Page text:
Family Income at the Bottom and at the Top: Income Sources and Family Characteristics

Sociology 101
Family income at the bottom and at the top: Income sources and family characteristics
Lawrence E. Raffalovicha, Shannon M. Monnatb and Hui-shien Tsao

This journal article examined the differences between families that made top-level income and families that made bottom-level income. Some of the characteristics examined were income sources, race, gender, traditional vs. non-traditional, and a certain “property elite” who are “high-income families who receive about half of their income from wealth” (308).

It was found that families at the high-end of life are overwhelmingly white, married, and both spouses earn income. Half of the people in this category were in their 40s to 50s. Most had a college-level education and most were employed. Typical jobs for these families in the top 10% are Executive and Management positions. Furthermore, typical jobs for the top 1% are also in Medicine, Law, and Teaching, which surprised me (308).

Families in the lower end of the income scale were found to be disproportionately non-white, female, and non-married. This consisted of both young and old adults, with high-school education being their highest educational achievement, if reached at all. They were also found to be employed in low-level service occupations. Many were disabled and retired (308).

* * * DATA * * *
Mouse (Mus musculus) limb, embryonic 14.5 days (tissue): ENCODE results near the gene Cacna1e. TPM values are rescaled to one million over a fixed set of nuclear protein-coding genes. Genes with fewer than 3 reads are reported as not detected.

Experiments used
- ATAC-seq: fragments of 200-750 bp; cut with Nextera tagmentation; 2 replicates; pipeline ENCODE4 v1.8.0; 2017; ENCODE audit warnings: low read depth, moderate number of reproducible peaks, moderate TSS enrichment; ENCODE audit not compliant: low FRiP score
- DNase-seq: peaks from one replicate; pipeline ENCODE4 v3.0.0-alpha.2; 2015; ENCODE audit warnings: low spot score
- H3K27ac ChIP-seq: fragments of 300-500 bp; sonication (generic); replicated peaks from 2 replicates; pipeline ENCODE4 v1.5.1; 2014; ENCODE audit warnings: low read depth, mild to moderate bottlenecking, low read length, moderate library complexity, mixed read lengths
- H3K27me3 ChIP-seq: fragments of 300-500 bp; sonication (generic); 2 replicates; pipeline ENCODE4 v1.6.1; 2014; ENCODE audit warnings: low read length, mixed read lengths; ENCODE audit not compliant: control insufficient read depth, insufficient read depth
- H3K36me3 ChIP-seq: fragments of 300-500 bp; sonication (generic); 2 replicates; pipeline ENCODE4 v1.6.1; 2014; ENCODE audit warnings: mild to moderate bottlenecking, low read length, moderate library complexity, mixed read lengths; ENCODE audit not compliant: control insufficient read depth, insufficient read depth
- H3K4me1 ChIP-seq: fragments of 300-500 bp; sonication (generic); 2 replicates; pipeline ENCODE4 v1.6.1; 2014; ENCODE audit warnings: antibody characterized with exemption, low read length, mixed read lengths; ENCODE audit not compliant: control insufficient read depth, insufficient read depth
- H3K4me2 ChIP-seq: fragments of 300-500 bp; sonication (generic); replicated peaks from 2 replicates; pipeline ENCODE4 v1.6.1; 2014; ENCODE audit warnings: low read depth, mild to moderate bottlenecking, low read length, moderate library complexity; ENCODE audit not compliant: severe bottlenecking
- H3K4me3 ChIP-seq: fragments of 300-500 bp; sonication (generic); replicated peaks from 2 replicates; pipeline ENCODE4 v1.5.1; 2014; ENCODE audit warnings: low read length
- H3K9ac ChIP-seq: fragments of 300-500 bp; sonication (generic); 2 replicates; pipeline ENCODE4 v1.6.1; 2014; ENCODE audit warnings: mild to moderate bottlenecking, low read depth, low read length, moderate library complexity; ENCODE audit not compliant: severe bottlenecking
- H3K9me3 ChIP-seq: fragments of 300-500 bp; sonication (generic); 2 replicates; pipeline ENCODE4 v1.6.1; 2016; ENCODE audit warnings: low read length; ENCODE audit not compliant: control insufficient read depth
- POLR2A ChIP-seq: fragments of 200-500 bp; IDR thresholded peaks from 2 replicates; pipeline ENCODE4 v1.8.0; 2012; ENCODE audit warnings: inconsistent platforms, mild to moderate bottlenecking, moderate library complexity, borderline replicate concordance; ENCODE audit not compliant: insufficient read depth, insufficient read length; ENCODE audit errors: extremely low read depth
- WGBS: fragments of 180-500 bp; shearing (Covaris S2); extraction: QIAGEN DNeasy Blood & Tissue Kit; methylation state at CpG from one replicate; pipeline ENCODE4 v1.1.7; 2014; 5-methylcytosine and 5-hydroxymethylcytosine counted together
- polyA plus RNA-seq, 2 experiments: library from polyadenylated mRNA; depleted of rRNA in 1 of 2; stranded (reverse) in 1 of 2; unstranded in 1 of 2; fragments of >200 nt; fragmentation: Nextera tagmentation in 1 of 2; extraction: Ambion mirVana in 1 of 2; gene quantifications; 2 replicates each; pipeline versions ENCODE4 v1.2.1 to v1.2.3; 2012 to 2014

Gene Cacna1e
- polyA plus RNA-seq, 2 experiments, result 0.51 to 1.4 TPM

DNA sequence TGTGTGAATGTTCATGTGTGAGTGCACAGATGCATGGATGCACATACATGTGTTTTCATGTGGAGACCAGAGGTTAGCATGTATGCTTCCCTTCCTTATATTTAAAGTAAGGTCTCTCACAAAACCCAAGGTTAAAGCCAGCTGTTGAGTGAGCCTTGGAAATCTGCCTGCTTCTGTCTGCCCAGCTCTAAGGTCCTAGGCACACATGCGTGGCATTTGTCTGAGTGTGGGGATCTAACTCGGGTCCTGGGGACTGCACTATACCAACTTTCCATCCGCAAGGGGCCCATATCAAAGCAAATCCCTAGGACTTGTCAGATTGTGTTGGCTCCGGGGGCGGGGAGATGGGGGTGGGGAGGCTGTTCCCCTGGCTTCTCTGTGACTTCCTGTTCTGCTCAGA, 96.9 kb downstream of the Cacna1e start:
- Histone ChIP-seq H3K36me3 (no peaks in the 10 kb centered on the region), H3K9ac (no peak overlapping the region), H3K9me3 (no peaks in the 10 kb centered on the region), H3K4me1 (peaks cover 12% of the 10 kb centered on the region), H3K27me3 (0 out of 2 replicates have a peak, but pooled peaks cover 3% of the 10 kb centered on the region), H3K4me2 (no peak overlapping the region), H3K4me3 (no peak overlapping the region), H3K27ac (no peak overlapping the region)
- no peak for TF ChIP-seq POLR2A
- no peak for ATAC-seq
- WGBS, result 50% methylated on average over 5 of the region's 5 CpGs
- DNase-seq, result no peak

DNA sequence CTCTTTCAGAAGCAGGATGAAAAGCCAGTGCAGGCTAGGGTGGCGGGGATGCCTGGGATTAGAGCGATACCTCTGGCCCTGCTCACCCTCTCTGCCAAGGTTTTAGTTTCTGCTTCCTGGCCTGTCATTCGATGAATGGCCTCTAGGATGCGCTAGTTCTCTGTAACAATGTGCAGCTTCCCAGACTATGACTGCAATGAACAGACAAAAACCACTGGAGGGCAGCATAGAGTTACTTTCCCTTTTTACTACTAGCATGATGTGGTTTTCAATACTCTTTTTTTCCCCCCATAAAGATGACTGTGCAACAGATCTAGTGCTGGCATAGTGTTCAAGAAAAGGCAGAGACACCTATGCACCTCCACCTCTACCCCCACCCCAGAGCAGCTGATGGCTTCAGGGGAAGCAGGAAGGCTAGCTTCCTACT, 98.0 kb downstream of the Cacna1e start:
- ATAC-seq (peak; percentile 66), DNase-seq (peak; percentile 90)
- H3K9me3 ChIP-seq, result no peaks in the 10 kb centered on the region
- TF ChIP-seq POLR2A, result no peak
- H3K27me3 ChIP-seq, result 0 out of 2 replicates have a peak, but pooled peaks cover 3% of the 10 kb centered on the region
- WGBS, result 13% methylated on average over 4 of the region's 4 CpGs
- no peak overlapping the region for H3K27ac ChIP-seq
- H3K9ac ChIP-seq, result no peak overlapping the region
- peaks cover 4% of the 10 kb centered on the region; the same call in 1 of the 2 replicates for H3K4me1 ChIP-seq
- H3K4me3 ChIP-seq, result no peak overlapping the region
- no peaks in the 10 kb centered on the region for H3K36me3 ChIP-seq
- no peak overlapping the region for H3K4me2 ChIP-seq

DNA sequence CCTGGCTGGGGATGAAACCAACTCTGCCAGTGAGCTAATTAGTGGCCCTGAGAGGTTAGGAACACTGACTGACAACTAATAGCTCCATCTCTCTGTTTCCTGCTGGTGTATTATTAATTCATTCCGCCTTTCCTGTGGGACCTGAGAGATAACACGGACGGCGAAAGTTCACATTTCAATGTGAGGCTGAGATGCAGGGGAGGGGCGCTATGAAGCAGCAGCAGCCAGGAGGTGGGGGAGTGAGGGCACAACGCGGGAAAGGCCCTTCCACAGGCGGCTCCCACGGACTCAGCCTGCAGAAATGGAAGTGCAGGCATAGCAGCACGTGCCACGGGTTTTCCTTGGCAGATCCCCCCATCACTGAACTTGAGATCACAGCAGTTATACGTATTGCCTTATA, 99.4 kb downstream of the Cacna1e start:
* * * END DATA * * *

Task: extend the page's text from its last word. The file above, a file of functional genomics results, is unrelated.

As I finished reading through this journal article, I was a little disappointed that the end didn’t come to a better conclusion with the evidence obtained. I thought that at the end, the author just gave you a bunch of numbers, and then talks about the “property elite” for a little longer. However, I did learn some interesting facts about the high and low classes of America from this reading. It also probably would have been helpful to touch on the characteristics of the middle-class America, but the purpose of the article seemed to be just to show the extremes of both sides.

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